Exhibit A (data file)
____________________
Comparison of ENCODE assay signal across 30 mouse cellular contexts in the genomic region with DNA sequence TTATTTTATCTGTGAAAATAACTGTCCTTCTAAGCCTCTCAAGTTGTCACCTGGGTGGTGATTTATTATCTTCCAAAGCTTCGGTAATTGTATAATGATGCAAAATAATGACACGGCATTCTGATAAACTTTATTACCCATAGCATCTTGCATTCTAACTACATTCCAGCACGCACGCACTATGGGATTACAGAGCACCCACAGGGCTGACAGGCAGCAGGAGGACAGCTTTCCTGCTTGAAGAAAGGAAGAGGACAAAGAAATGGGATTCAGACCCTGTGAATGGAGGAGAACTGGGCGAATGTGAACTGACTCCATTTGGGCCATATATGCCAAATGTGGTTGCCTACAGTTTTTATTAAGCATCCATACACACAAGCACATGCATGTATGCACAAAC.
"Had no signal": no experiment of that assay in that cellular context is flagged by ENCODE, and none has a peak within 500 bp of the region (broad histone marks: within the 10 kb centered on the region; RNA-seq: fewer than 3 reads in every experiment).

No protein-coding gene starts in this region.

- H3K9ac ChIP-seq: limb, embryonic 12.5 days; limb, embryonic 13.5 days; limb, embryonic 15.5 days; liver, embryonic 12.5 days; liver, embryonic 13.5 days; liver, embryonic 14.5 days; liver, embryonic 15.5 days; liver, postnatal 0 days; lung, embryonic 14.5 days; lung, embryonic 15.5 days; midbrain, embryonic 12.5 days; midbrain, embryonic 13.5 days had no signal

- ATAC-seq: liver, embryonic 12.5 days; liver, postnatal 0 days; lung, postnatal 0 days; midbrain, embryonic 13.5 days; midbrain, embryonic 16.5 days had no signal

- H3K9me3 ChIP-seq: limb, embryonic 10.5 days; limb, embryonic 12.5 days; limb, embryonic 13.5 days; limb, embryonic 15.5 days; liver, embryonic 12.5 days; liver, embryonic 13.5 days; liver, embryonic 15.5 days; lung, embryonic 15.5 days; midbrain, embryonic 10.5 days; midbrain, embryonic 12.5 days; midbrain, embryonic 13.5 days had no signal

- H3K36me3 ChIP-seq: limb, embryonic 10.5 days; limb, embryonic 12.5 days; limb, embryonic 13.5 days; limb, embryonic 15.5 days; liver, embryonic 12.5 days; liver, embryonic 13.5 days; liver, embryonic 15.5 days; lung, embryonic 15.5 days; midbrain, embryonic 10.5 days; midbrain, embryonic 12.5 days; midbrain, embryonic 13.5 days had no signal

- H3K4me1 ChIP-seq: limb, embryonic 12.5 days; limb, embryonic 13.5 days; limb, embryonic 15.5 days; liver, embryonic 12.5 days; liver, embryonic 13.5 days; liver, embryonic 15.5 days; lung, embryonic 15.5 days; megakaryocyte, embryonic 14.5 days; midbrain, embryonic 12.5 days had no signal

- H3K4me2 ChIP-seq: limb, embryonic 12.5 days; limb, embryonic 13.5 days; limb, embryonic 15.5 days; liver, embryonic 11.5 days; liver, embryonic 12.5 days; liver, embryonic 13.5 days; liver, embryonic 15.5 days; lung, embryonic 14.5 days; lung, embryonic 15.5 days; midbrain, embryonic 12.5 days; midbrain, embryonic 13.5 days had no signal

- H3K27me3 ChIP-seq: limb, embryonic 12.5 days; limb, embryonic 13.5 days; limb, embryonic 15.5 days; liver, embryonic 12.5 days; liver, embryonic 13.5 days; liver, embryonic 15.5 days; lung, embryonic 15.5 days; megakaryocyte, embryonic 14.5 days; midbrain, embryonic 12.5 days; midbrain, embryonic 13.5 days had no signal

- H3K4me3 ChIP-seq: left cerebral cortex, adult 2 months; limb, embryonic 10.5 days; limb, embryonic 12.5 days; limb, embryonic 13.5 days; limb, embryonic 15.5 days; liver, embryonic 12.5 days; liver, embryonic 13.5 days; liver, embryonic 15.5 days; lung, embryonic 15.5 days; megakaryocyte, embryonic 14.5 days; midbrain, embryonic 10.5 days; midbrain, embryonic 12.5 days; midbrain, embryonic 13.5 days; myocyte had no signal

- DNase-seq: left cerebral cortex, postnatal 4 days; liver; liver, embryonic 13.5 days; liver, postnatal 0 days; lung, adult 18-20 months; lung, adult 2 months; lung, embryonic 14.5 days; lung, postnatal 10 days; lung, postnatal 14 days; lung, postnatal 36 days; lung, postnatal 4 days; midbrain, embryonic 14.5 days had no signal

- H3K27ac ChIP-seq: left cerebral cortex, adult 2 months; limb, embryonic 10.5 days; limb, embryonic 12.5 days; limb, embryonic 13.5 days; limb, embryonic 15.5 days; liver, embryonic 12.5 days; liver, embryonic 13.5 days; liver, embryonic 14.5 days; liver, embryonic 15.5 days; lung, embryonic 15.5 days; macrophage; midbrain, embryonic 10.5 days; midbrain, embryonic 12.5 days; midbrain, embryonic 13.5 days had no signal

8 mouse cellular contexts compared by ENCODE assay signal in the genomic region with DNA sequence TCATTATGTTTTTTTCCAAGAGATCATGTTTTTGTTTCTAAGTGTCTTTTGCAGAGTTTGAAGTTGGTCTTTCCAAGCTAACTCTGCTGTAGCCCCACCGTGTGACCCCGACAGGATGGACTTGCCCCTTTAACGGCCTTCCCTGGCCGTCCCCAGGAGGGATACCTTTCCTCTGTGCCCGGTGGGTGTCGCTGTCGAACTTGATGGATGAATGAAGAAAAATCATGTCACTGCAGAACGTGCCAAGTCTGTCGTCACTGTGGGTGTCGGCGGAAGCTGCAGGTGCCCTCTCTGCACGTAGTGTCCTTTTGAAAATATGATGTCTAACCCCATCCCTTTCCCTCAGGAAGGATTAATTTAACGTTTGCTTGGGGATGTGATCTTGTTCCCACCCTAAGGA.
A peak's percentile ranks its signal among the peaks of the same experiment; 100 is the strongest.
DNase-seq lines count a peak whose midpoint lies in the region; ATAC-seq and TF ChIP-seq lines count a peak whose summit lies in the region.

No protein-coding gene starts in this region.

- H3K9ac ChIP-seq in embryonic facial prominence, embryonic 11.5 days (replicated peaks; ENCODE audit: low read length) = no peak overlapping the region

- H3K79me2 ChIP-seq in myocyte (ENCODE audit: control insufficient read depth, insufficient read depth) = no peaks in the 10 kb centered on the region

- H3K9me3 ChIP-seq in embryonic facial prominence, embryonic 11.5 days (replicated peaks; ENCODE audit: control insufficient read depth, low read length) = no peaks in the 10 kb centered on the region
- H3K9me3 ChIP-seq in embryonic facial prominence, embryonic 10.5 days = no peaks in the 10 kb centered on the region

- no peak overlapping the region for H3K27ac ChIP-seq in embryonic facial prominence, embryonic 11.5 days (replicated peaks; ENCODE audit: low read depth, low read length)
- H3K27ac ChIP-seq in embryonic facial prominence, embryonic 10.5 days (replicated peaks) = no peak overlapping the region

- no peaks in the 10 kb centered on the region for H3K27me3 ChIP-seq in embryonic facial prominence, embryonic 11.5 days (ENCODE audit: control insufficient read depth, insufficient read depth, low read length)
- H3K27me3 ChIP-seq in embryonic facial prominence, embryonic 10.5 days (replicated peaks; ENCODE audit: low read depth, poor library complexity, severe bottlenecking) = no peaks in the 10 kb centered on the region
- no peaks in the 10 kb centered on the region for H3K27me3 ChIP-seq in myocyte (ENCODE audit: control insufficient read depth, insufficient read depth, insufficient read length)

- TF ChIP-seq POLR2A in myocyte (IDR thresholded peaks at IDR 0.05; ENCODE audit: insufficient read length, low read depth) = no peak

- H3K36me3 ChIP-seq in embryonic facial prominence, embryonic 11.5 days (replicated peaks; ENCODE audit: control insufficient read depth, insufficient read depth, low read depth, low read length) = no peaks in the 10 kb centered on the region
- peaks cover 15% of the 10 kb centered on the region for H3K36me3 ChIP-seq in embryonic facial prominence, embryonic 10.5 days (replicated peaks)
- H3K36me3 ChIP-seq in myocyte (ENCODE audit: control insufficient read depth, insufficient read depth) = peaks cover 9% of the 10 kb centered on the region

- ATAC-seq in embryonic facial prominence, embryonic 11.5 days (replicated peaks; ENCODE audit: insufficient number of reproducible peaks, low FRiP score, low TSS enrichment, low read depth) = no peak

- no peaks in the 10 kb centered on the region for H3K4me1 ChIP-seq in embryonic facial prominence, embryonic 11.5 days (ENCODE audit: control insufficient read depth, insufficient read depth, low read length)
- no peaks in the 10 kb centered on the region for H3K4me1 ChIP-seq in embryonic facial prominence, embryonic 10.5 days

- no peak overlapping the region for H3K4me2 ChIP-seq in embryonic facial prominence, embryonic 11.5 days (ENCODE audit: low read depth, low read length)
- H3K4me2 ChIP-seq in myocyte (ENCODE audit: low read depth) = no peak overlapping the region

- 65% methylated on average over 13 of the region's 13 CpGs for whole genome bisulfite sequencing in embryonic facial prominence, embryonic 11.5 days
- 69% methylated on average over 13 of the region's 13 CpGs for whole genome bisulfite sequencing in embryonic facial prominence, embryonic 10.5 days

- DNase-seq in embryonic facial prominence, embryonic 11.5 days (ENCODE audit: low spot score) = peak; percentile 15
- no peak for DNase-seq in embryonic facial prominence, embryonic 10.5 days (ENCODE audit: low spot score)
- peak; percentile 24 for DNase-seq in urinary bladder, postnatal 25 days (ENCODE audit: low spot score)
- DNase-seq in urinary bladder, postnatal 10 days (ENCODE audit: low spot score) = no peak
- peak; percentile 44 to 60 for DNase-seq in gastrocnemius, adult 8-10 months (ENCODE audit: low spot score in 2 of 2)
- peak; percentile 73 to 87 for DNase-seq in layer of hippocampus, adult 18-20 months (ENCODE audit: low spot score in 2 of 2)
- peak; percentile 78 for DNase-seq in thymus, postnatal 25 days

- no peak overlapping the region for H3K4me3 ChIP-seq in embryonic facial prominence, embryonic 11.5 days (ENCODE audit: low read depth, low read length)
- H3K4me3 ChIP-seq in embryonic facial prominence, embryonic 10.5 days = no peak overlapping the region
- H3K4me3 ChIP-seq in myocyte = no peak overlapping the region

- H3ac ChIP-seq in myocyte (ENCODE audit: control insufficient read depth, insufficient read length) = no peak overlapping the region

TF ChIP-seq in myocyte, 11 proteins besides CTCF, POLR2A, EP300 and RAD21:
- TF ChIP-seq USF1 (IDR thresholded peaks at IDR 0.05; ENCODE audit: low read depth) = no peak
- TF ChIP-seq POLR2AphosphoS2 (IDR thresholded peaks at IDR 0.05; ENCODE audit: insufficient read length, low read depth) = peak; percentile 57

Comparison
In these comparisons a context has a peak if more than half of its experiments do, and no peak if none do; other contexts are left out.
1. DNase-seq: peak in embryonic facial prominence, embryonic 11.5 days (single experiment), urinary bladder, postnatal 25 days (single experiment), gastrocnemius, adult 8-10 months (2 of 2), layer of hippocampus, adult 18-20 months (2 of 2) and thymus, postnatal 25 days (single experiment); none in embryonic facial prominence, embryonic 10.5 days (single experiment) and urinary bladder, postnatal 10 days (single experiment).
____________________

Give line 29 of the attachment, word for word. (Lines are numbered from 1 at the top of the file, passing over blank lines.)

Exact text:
- peaks cover 15% of the 10 kb centered on the region for H3K36me3 ChIP-seq in embryonic facial prominence, embryonic 10.5 days (replicated peaks)